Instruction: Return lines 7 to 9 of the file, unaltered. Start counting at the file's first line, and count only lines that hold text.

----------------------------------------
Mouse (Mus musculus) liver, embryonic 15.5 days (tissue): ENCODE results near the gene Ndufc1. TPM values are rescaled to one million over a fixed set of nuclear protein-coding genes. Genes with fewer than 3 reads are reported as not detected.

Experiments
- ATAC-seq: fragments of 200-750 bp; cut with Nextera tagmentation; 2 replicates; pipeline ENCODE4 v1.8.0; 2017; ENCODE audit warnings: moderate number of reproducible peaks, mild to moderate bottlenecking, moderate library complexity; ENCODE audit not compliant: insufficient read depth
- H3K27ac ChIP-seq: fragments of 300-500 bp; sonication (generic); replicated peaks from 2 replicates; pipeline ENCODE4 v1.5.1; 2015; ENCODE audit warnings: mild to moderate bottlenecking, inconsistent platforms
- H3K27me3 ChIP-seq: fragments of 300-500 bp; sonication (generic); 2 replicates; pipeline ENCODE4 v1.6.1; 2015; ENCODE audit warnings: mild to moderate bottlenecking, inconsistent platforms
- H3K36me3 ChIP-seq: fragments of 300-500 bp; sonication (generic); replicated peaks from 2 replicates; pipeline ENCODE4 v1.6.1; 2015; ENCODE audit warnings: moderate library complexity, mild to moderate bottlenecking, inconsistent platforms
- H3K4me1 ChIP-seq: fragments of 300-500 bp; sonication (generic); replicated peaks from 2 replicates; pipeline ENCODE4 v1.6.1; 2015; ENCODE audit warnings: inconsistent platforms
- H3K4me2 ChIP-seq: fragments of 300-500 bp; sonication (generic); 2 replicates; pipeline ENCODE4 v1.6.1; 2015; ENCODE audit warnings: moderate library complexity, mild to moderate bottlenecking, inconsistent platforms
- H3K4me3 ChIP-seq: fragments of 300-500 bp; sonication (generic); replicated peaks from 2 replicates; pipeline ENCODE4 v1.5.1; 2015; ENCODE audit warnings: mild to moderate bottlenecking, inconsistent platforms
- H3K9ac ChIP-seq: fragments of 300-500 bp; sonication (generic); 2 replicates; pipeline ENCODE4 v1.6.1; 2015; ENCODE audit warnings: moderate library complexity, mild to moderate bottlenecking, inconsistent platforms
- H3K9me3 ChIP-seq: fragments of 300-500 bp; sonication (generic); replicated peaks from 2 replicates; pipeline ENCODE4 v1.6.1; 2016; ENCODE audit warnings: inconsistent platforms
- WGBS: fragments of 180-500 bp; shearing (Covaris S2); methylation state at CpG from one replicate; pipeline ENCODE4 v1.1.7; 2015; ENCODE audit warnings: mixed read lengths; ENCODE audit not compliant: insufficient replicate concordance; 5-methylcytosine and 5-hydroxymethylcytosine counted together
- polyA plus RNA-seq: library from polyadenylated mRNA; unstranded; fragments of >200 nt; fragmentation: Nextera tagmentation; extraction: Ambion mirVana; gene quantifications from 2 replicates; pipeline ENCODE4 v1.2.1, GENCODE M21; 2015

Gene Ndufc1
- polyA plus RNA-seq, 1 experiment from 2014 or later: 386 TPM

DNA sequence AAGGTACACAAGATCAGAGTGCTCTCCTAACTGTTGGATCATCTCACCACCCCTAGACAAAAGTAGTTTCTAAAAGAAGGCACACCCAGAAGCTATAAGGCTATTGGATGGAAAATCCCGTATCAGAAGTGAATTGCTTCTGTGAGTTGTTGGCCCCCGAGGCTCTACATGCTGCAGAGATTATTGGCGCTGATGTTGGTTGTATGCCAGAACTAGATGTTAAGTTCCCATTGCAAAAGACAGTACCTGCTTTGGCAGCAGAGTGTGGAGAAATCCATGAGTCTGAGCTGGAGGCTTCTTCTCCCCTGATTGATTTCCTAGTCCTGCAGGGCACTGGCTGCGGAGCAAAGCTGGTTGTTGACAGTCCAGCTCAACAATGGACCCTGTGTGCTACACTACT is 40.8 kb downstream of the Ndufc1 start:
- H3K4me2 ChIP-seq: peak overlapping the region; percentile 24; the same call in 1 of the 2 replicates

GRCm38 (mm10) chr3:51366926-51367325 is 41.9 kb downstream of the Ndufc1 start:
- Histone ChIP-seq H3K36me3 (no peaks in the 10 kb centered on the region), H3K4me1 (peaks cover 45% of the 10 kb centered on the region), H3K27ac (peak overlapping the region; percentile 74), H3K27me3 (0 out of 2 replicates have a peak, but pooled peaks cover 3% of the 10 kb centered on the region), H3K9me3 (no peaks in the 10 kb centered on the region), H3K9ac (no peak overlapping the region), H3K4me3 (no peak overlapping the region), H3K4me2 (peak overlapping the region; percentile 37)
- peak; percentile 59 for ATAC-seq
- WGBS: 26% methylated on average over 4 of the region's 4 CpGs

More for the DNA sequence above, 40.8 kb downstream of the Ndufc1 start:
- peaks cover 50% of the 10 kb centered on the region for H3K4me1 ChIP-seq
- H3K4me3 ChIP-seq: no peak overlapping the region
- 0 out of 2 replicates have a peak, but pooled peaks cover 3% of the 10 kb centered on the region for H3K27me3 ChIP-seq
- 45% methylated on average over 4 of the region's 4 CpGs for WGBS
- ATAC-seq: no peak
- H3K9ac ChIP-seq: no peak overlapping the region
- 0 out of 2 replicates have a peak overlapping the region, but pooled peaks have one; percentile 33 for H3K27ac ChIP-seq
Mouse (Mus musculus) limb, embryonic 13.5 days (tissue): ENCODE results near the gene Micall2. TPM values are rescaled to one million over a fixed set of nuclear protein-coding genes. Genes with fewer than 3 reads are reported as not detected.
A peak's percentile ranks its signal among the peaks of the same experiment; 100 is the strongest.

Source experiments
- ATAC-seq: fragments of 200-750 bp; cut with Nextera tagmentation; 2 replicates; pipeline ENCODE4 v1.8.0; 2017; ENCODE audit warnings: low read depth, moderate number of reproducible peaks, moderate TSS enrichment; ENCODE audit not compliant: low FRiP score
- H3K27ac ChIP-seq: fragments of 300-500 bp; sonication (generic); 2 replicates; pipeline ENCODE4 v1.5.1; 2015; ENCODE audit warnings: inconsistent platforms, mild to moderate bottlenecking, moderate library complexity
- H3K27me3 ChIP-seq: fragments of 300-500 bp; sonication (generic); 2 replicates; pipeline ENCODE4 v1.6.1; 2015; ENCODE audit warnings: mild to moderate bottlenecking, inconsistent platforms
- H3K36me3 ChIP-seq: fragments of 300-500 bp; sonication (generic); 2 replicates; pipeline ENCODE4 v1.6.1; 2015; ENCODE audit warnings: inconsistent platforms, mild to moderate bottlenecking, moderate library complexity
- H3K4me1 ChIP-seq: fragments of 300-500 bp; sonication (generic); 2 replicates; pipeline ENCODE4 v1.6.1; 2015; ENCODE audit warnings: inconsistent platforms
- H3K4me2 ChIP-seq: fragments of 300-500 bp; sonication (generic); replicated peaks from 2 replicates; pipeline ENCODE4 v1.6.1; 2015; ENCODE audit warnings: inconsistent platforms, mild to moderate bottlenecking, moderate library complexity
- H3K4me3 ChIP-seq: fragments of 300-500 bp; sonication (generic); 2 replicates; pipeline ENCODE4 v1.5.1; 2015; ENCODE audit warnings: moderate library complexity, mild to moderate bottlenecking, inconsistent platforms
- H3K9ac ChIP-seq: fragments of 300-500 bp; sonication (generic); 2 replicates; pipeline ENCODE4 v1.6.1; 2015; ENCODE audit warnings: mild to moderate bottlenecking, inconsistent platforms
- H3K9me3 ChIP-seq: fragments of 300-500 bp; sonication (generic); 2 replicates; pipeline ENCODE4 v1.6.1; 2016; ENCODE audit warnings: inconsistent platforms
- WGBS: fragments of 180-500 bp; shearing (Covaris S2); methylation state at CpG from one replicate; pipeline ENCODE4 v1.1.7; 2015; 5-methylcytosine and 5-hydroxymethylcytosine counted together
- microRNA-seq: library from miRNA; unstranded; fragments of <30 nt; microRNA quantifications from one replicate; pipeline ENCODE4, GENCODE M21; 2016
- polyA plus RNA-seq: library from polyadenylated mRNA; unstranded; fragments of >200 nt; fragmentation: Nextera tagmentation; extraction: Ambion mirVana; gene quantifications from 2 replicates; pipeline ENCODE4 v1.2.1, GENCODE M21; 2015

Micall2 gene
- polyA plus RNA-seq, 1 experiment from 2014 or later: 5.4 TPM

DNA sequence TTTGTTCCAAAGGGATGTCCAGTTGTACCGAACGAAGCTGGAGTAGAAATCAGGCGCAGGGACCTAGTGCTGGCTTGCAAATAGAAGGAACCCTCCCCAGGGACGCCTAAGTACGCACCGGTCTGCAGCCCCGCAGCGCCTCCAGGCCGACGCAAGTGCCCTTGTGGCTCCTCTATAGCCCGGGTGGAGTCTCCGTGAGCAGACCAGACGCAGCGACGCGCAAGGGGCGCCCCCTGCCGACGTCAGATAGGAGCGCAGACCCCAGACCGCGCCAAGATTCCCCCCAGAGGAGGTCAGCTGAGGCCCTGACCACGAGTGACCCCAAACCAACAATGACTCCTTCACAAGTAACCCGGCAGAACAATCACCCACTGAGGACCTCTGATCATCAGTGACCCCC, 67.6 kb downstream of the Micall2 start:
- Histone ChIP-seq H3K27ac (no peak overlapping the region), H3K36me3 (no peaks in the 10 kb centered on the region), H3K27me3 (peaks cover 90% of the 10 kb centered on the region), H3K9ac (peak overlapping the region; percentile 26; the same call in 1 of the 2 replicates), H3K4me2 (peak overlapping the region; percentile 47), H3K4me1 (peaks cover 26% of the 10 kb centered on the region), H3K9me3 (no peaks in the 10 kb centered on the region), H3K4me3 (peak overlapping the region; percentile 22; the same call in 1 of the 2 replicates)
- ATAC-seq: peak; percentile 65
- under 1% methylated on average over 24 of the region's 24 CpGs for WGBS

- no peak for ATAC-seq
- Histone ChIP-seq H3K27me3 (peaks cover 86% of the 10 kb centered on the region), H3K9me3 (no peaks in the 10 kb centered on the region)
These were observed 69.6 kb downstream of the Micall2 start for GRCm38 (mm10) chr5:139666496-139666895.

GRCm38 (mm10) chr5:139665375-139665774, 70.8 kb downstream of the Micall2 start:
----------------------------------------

- H3K4me1 ChIP-seq: fragments of 300-500 bp; sonication (generic); replicated peaks from 2 replicates; pipeline ENCODE4 v1.6.1; 2015; ENCODE audit warnings: inconsistent platforms
- H3K4me2 ChIP-seq: fragments of 300-500 bp; sonication (generic); 2 replicates; pipeline ENCODE4 v1.6.1; 2015; ENCODE audit warnings: moderate library complexity, mild to moderate bottlenecking, inconsistent platforms
- H3K4me3 ChIP-seq: fragments of 300-500 bp; sonication (generic); replicated peaks from 2 replicates; pipeline ENCODE4 v1.5.1; 2015; ENCODE audit warnings: mild to moderate bottlenecking, inconsistent platforms